What I loved about the books so much was the feeling they gave me. Jenny Han’s style of writing and the world she creates is warm and loving, like the literary equivalent of a cup of hot tea on a rainy day spent inside.
The movie captures this feeling surprisingly well thanks to the wonderful acting of Lana Condor as Lara Jean, who sells the reserved yet loving character so well it’s like she was exactly who Han had in mind as she was writing it. Plus, the soundtrack has an indie flair but still holds onto a nostalgic, gentle sound that matches this feeling.
And that’s good, because this story is primarily a character-driven one, and pays a ton of attention to the way characters relate to one another. Overall, I think the movie does a good job holding onto the strong characters, but there were a few missteps thanks to the fact the story had to be cut down for time.
As I’ve already mentioned, Lara Jean’s character is still well-developed even in the pared-down time. Her little character traits that made her so relatable and real in the stories – her messiness, her love of baking, her particularness for tradition – is still there and well-integrated. Peter’s character is explored well too, I think, never making him compromise on his sometimes obtuse personality in order to mold him into a likable romantic interest. Both characters’ flaws are explored well, and overcoming those flaws is what makes viewers root for them and their romance.
Unfortunately, a few characters, namely Chris, Josh, and Gen, don’t get as explored as they do in the books. This makes sense, because following the plotlines that give all three of these characters a bit more roundness would have probably taken away from the central focus of the story – Lara Jean’s quest for emotional vulnerability. I suspect there might be adaptations of the two sequels of this book, so I’m optimistic that one if not all o these characters will be explored further in those.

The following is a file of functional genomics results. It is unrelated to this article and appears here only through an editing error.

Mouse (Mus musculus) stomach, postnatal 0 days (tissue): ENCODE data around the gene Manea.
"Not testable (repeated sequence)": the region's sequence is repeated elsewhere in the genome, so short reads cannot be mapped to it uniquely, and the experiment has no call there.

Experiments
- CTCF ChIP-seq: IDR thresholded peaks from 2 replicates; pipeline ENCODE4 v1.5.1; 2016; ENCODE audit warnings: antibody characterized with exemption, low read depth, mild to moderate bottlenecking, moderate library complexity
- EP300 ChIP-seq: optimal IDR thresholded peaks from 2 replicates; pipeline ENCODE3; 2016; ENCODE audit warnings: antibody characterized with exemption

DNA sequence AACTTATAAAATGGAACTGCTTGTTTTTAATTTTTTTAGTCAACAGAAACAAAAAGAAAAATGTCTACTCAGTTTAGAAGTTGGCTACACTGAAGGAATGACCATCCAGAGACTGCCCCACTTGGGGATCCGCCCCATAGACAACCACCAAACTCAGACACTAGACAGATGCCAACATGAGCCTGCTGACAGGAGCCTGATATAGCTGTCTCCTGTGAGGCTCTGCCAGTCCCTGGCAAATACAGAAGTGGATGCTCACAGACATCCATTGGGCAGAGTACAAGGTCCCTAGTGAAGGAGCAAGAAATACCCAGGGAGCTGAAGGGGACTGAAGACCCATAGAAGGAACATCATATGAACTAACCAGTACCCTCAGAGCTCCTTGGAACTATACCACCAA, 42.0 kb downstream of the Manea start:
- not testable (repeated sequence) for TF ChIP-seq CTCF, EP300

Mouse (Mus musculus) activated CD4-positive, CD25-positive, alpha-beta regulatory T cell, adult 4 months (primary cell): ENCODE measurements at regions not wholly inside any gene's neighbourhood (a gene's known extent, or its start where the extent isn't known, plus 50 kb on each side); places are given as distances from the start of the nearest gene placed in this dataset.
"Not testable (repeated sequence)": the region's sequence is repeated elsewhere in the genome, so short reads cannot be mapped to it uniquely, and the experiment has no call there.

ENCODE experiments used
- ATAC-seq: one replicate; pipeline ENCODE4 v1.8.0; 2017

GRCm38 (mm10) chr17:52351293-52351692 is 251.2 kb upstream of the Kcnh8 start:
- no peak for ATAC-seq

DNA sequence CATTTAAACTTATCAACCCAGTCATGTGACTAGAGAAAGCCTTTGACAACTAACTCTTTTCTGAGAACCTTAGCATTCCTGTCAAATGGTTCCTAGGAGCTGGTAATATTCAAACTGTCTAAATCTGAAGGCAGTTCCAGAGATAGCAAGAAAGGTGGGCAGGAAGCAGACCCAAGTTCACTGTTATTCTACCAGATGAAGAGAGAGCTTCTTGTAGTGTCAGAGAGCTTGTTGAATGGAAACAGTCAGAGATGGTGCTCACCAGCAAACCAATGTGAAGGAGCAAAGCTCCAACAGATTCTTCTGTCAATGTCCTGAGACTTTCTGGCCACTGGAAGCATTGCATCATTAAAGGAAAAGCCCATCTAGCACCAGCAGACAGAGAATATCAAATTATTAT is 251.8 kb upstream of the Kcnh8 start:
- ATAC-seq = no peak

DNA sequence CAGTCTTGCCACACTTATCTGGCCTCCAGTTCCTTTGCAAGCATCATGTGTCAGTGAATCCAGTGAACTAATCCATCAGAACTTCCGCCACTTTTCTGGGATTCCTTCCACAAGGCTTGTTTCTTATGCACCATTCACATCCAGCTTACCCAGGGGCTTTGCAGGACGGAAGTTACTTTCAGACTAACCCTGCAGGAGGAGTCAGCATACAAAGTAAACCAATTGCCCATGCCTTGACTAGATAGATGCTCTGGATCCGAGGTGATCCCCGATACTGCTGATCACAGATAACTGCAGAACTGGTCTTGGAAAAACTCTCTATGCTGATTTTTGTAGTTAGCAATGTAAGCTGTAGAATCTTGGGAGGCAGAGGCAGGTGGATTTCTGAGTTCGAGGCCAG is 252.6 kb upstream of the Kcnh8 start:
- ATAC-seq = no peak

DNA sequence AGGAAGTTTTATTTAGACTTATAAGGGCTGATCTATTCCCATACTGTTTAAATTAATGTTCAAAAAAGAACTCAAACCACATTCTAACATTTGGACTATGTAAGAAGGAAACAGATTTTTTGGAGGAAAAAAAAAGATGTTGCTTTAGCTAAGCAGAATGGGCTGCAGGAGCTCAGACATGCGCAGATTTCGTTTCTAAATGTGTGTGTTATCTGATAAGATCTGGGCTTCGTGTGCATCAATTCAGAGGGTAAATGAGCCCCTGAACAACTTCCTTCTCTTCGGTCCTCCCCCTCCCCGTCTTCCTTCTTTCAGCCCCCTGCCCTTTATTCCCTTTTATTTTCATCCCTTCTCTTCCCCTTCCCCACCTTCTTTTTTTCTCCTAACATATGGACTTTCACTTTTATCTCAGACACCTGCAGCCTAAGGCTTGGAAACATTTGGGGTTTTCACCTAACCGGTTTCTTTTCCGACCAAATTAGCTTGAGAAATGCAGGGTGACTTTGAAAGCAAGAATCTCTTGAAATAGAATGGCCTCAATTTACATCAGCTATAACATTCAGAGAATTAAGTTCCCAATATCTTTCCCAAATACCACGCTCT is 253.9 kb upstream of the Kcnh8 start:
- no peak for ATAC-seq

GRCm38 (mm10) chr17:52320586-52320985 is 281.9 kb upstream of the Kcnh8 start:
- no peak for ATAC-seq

Though I really do wish Gen in particular had gotten even a whiff more of depth. Though in the books she is a real mean piece of work, she is later revealed to have deeper motivations to dislike Lara Jean beyond “she kissed my not-yet boyfriend that one time while playing Spin the Bottle.” Though I thought the “It wasn’t tongueless to me!” line was hilarious as an explanation as to why Gen does the horrible things she does, it does cheapen and possibly take away the possibility of further exploration of her character in the possible sequels.
Still, the primary emotional conflict, after all, is Lara Jean’s struggle to open herself up to anyone except her immediate family, and I can’t fault the movie too much for not being interested in exploring her backstory with Gen. That emotional line is well established and followed through, anyway.
But what really makes this movie, and this story, fun is the woven threads of fun plot tropes it uses to great degree. The fake dating trope is the big main one I want to talk about, because it’s not only a fun trope, it’s also really well integrated into the themes of the movie.
After all, the only reason Lara Jean enters the fake relationship with Peter is because she’s attempting to avoid emotional vulnerability with Josh. And from the get-go she’s making strict rules with Peter to avoid being emotionally vulnerable with him, too. But it’s that attempt to appear emotionally vulnerable with Peter to the outside world that provides Lara Jean’s first brushes with love. So, not only is the trope exciting to watch play out, it isn’t forced in the narrative thanks to the thematic connections it makes.
Overall, this is a fun movie and something I’d definitely watch again. And it really made me hope for adaptations of the entire series (Netflix, please).